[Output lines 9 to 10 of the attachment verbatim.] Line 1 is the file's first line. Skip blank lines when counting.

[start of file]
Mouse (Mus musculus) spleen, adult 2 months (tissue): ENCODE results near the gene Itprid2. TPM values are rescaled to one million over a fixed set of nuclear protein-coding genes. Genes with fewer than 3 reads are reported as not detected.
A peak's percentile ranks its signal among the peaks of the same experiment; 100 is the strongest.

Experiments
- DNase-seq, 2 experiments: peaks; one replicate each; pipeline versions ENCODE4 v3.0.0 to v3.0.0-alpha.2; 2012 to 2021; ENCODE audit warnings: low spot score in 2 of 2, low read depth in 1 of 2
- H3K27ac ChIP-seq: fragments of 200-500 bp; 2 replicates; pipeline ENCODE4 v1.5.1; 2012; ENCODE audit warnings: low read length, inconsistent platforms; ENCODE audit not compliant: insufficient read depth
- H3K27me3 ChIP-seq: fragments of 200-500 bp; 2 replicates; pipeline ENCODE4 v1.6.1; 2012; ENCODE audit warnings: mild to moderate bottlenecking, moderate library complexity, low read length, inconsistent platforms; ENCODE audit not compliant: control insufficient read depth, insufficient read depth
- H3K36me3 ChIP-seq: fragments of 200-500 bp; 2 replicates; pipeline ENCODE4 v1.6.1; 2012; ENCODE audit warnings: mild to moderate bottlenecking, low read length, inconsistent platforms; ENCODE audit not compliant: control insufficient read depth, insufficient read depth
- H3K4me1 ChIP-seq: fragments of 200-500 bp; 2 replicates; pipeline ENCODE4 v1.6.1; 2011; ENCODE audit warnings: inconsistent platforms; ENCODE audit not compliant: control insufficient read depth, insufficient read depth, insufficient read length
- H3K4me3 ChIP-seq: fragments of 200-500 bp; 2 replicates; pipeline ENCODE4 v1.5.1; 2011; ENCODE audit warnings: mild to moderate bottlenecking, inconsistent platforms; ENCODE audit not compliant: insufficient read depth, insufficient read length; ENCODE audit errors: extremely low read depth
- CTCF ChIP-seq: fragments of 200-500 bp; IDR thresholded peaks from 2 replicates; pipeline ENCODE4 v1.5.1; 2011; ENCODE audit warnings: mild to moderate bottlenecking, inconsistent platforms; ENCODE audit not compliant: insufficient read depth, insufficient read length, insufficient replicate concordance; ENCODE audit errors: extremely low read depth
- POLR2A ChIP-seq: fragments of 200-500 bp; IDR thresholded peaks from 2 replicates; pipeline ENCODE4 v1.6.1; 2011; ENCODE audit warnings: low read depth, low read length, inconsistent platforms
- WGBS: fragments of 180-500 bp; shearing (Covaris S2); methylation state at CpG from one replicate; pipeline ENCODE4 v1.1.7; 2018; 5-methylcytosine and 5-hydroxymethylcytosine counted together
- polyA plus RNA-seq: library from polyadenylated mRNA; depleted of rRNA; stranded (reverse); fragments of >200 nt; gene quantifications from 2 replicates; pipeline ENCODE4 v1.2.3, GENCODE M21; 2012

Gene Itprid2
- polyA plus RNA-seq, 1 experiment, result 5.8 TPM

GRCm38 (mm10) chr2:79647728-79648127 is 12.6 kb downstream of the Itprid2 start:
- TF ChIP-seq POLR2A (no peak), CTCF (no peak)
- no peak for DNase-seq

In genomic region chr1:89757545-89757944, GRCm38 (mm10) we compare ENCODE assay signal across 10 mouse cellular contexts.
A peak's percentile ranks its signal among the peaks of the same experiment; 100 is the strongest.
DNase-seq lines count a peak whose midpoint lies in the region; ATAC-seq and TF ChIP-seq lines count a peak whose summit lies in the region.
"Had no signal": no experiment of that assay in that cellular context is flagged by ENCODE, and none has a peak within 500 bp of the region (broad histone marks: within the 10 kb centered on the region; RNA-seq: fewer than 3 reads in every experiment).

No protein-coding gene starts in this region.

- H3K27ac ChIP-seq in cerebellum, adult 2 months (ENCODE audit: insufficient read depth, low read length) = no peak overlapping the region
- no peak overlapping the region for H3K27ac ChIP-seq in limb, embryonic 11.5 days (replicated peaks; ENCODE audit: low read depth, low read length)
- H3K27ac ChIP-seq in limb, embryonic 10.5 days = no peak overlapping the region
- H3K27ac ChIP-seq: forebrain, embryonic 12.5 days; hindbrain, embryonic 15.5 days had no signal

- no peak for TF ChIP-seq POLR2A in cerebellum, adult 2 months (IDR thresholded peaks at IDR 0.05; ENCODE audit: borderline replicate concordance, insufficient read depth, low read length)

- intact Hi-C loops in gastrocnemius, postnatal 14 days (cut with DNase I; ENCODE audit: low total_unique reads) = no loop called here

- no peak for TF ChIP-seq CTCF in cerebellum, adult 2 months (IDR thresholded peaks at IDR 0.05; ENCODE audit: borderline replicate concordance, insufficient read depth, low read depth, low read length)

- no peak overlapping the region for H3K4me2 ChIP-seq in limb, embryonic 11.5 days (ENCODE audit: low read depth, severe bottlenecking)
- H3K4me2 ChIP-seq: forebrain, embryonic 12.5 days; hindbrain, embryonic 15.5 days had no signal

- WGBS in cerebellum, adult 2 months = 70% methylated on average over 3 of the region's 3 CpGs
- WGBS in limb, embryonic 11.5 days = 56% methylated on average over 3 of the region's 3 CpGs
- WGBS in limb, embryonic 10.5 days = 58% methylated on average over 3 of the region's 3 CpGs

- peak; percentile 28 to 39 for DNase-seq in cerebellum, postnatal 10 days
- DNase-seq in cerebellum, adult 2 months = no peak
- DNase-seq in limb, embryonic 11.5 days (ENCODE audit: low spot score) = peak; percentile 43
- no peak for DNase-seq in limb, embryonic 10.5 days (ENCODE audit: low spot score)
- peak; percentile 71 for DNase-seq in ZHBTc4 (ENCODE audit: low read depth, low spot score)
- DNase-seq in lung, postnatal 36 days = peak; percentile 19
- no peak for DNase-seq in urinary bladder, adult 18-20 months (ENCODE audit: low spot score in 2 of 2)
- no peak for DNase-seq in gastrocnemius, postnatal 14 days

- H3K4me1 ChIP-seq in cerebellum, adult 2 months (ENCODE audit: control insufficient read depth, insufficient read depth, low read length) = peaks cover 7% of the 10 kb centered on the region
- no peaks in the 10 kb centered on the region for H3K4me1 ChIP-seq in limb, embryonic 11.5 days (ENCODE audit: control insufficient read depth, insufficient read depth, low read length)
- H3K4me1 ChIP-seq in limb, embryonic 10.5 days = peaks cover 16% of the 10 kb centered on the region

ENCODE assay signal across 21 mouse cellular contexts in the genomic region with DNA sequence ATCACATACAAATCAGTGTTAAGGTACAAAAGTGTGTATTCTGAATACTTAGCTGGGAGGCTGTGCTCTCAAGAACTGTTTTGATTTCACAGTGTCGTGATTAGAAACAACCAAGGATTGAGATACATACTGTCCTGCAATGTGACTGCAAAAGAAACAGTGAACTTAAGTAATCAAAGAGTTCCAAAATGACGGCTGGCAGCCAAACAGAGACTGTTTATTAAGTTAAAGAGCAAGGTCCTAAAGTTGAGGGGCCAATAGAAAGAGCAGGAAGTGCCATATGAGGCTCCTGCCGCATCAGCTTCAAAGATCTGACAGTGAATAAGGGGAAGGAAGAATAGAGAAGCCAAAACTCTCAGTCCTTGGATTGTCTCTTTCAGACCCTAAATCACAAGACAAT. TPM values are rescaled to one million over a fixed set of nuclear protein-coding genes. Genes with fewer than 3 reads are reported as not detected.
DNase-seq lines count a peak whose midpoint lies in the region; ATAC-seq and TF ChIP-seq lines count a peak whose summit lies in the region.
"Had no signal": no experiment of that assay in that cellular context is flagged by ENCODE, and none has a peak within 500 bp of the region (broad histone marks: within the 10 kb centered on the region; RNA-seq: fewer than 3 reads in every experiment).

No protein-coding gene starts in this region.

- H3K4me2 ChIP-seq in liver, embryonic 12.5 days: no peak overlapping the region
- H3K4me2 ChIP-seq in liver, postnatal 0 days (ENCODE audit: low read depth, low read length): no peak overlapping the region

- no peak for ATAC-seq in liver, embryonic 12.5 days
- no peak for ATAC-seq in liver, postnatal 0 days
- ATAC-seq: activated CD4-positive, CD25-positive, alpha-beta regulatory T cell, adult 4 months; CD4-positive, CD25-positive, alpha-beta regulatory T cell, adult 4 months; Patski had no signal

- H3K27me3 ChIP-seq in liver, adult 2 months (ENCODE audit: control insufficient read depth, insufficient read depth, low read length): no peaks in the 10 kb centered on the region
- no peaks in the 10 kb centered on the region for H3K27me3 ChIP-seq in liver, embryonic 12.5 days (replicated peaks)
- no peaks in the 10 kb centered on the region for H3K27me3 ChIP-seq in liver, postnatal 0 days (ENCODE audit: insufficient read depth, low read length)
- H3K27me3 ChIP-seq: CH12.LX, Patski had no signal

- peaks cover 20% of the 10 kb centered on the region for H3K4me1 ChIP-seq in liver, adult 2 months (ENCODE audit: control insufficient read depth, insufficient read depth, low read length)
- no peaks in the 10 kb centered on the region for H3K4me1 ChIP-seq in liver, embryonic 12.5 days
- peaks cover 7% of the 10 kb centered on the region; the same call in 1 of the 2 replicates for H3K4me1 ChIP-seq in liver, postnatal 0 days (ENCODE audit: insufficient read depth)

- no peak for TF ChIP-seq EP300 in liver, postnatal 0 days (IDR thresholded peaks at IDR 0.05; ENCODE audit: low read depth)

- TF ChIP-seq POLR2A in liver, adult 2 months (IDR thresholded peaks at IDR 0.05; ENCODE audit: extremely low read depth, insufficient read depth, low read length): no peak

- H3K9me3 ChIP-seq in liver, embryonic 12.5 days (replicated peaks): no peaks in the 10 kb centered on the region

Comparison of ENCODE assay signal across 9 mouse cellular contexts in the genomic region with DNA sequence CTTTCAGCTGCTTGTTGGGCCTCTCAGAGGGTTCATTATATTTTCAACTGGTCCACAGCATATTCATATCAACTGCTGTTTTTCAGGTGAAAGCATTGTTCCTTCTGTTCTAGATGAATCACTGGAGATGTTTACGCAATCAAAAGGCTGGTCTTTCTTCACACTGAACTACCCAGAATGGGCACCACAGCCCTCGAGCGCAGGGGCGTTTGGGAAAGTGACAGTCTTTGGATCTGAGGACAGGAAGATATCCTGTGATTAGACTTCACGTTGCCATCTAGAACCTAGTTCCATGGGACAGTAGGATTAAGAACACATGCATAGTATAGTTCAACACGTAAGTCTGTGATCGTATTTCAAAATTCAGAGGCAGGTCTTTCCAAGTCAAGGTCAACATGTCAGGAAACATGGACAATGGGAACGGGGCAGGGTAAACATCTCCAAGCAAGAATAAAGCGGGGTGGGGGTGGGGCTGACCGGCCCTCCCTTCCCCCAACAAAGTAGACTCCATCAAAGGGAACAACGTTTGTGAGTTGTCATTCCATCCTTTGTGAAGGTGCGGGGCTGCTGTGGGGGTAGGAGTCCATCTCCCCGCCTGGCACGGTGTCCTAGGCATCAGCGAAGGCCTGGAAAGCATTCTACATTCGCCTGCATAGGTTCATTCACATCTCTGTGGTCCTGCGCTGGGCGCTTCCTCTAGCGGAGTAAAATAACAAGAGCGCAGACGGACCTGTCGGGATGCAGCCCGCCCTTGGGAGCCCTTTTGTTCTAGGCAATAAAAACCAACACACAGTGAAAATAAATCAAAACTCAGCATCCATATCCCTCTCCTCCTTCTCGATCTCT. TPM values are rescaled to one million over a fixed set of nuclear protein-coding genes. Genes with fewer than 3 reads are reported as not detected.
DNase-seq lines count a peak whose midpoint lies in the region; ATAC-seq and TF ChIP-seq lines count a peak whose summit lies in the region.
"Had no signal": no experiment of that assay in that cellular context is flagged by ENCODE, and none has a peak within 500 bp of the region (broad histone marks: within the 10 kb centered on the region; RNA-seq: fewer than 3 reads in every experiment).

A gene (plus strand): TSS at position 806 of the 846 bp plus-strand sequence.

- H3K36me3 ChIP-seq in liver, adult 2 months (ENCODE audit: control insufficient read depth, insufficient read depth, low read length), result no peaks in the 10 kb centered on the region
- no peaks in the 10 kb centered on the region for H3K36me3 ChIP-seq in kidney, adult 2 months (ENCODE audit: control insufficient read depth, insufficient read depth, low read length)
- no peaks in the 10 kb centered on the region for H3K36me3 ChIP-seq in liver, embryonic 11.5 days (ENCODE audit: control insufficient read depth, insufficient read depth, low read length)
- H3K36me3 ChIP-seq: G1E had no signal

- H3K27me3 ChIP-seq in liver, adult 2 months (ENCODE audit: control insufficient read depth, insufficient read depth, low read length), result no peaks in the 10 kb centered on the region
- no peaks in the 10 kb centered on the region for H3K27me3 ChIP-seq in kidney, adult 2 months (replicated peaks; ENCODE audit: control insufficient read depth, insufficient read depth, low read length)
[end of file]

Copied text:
- H3K4me3 ChIP-seq: fragments of 200-500 bp; 2 replicates; pipeline ENCODE4 v1.5.1; 2011; ENCODE audit warnings: mild to moderate bottlenecking, inconsistent platforms; ENCODE audit not compliant: insufficient read depth, insufficient read length; ENCODE audit errors: extremely low read depth
- CTCF ChIP-seq: fragments of 200-500 bp; IDR thresholded peaks from 2 replicates; pipeline ENCODE4 v1.5.1; 2011; ENCODE audit warnings: mild to moderate bottlenecking, inconsistent platforms; ENCODE audit not compliant: insufficient read depth, insufficient read length, insufficient replicate concordance; ENCODE audit errors: extremely low read depth